>>1229 >He claims that they seek to draw a distinction between the theory of Marx and that of Engels. Lukacs points out some differences between Marx and Engels in History and Class Consciousness (https://www.marxists.org/archive/lukacs/works/history/), for example: >The statements of Marx and Engels on this point could hardly be more explicit. “Dialectics thereby reduced itself to the science of the general laws of motion – both in the external world and in the thought of man – two sets of laws which are identical in substance” (Engels). [5] Marx formulated it even more precisely. “In the study of economic categories, as in the case of every historical and social science, it must be borne in mind that ... the categories are therefore but forms of being, conditions of existence ....” [6] If this meaning of dialectical method is obscured, dialectics must inevitably begin to look like a superfluous additive, a mere ornament of Marxist ‘sociology’ or ‘economics’. Even worse, it will appear as an obstacle to the ‘sober’, ‘impartial’ study of the ‘facts’, as an empty construct in whose name Marxism does violence to the facts. <end notes: 6. _A Contribution to the Critique of Political Economy_ , (my italics). It is of the first importance to realise that the method is limited here to the realms of history and society. The misunderstandings that arise from Engels’ account of dialectics can in the main be put down to the fact that Engels – following Hegel’s mistaken lead – extended the method to apply also to nature. However, the crucial determinants of dialectics – the interaction of subject and object, the unity of theory and practice, the historical changes in the reality underlying the categories as the root cause of changes in thought, etc. – are absent from our knowledge of nature. Unfortunately it is not possible to undertake a detailed analysis of these questions here. (https://www.marxists.org/archive/lukacs/works/history/orthodox.htm) The other work I see mentioned (although I haven't read it) is Marx and Engels: The Intellectual Relationship by Terrell Carver. I couldn't find a PDF of the book, but I have attached a review that should give you enough info to decide whether you want to read it or not. For what it's worth, it seems that Carver is somewhat of an Engels scholar. He published a book called Engels Before Marx this year (https://www.palgrave.com/gp/book/9783030423704). Other than that I found a paper called Engels as Interpreter of Marx's Economics, by Christopher J. Arthur: >This paper is concerned with Engels's work on Marx's critique of political economy. As is the case in general, Engels was originally taken as a reliable guide to Marx's work in this area; but the claim has been made that Engels's views as a commentator and popularizer are to be rejected, and that, in the editorial work Engels did on Marx's Capital, he abused (consciously or unconsciously) the trust Marx placed in him as the literary executor of the Marxian legacy. While the main interest of the paper lies in its consideration of Engels's interpretation of Marx's method, I shall first consider the charges pertaining to his work as Marx's literary executor. >Before considering such charges it is worth noting that the habit of taking Marx and Engels as one person is so deeply ingrained from earlier times2 that traces of it survived in places until very recently. As a prime example of this tradition let us take the well-known textbook by M.C. Howard and J.E. King on The political economy of Marx, which appeared in 1975. Treating of what they assume is Marx's 'logical-historical method', they give passages as if they quote from Marx (e.g. 'in history ... development as a whole proceeds from the most simple to the most complex relations') when the passages in question are really the work of Engels!3 They are from a review Engels wrote in 1859 of Marx's Contribution to the Critique of Political Economy. (I deal with it extensively below.) (attached)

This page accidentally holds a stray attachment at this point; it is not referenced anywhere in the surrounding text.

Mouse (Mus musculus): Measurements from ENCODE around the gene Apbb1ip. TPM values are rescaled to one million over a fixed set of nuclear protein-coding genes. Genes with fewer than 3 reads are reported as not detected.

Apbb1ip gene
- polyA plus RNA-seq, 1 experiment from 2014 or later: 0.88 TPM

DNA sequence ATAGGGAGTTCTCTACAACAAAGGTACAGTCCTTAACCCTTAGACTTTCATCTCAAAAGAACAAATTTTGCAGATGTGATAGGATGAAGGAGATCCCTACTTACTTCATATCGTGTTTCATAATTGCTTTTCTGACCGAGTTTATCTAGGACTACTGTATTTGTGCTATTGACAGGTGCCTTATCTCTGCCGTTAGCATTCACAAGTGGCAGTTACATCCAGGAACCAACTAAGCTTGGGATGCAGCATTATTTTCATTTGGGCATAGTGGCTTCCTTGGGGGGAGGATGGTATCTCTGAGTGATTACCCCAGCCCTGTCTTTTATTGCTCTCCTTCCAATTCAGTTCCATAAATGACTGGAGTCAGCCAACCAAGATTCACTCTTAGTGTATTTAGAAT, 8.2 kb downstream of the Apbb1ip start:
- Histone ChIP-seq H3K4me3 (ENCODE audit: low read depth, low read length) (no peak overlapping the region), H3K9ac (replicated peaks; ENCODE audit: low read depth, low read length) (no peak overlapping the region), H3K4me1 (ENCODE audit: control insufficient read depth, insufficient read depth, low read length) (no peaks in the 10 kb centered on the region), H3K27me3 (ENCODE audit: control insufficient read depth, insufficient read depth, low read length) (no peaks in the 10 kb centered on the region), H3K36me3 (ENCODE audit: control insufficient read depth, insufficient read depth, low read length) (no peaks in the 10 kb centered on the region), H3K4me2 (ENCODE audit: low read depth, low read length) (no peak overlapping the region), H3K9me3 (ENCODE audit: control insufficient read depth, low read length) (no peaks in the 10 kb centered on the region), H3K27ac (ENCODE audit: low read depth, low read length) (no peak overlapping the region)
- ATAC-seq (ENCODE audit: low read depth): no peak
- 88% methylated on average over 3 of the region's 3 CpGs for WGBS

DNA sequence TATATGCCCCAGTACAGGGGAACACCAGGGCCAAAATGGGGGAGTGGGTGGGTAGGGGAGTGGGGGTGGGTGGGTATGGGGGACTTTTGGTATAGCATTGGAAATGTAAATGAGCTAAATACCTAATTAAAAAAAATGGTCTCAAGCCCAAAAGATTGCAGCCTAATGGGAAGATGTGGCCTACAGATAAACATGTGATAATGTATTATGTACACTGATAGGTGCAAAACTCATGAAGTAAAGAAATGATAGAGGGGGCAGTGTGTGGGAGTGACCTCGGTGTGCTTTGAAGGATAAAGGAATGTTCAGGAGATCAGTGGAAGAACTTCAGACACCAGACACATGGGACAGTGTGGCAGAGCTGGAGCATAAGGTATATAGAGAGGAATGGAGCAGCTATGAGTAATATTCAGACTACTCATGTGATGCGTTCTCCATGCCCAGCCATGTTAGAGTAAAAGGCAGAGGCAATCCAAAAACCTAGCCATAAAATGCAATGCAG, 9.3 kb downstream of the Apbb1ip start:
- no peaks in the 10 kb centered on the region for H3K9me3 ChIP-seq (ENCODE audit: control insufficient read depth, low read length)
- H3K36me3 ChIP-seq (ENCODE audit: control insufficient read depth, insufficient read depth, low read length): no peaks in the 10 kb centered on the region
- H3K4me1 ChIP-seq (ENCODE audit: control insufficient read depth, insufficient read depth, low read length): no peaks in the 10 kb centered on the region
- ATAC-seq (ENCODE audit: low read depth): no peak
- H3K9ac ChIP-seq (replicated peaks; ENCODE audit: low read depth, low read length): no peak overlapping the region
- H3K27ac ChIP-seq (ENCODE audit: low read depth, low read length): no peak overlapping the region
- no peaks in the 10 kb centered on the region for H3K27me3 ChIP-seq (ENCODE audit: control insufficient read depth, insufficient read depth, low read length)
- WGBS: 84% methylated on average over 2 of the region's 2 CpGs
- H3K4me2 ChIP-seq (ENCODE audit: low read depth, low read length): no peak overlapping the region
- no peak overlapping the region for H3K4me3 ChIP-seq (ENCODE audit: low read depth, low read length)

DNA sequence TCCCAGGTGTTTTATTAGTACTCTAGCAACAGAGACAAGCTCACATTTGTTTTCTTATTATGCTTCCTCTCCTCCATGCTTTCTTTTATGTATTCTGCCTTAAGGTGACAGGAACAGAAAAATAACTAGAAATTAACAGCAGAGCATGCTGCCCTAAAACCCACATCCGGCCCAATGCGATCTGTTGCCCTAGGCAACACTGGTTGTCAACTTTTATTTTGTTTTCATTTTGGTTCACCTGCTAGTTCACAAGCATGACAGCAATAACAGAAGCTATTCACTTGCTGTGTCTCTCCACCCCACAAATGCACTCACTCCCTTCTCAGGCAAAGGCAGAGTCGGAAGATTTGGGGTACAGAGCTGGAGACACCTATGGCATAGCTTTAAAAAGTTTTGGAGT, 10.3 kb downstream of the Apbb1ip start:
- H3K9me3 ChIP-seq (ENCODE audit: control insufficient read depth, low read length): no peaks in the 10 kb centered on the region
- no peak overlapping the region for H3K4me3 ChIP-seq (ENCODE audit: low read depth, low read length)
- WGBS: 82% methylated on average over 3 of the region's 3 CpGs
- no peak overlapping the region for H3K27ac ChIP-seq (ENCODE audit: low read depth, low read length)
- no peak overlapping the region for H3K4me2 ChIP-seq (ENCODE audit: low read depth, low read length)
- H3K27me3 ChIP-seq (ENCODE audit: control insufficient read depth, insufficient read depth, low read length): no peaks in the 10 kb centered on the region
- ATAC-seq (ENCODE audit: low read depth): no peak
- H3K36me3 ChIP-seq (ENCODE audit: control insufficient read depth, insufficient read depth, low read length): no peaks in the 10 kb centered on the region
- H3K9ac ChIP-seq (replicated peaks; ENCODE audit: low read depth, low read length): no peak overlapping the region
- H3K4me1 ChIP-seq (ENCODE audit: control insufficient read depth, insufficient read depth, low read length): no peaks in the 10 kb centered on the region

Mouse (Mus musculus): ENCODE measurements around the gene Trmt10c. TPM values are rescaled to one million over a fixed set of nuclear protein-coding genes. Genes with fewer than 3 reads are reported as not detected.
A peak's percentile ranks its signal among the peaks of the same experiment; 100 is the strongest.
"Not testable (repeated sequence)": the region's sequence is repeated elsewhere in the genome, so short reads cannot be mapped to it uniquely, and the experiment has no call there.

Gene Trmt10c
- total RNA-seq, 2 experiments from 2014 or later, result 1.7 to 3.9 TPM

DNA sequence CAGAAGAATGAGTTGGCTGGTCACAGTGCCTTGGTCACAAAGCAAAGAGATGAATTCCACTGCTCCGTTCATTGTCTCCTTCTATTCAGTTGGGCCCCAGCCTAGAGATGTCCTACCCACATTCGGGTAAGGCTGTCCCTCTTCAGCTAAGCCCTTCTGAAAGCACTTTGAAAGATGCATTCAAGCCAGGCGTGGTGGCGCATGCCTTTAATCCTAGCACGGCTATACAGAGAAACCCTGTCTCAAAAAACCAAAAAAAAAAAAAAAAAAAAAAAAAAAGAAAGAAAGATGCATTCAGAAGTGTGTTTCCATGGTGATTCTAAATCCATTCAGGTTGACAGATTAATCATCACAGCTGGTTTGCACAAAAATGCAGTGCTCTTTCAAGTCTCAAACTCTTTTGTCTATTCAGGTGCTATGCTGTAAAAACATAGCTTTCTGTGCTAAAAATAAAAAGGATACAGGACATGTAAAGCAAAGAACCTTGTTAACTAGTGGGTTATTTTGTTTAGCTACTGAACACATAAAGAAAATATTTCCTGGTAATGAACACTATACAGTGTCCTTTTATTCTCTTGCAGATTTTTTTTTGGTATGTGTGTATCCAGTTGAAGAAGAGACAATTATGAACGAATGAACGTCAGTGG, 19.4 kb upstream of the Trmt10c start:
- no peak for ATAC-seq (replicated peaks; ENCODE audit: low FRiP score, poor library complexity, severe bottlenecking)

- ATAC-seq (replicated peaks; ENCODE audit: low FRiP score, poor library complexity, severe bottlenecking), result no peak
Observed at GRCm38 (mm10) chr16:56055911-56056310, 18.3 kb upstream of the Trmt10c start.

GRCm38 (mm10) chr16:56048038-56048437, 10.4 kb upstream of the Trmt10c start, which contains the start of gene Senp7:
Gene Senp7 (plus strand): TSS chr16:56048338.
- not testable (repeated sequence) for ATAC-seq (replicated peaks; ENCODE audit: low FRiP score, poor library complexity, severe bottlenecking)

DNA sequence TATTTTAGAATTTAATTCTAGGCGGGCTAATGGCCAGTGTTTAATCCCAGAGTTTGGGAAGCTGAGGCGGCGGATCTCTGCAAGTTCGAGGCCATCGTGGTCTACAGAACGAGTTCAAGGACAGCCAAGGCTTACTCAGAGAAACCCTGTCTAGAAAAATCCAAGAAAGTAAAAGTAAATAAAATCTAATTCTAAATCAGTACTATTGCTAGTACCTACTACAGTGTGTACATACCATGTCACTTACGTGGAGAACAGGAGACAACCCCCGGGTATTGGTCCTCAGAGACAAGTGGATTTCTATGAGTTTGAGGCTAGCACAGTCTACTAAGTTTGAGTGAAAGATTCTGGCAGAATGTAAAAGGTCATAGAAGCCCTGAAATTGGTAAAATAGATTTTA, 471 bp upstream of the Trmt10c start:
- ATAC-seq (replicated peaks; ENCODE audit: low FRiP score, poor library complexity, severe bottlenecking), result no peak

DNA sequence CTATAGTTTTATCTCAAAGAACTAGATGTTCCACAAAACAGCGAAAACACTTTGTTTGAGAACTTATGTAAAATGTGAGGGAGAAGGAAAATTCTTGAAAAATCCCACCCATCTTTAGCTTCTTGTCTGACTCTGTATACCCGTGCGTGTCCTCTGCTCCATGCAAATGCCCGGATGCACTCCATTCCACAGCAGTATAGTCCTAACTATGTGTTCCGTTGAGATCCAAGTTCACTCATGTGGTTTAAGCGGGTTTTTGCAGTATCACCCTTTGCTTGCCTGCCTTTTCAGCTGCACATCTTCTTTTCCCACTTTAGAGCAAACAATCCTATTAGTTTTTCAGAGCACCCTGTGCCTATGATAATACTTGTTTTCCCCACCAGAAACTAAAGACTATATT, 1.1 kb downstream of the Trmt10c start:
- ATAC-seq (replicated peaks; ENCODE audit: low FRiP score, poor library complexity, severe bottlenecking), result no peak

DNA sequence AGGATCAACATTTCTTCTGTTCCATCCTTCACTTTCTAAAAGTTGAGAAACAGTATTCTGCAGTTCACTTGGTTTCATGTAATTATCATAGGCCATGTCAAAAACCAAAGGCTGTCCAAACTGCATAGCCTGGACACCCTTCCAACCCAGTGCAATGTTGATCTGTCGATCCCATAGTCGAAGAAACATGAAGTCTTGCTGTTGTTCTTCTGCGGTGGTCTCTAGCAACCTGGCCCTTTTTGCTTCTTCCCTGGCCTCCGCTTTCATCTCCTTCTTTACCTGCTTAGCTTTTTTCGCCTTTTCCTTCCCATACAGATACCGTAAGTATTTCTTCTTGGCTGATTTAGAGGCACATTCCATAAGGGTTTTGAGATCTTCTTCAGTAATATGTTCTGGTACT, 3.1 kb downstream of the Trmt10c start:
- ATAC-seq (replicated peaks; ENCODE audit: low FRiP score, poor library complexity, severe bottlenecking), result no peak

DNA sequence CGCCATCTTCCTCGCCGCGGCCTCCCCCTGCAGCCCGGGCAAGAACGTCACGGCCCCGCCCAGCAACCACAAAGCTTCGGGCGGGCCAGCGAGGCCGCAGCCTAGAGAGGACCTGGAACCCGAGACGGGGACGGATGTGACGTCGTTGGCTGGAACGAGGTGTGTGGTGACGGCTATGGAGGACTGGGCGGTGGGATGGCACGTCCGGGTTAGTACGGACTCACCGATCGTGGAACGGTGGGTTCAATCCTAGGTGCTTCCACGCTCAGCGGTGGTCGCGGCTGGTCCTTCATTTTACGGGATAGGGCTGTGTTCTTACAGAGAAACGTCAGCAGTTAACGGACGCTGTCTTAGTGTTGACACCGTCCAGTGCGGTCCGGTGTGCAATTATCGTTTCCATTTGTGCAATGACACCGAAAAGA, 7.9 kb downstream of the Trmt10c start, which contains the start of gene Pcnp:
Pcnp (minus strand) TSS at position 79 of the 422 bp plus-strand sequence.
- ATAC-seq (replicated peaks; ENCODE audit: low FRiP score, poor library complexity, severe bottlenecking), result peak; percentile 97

>>1290 Thank you anon! I will be taking a look at those.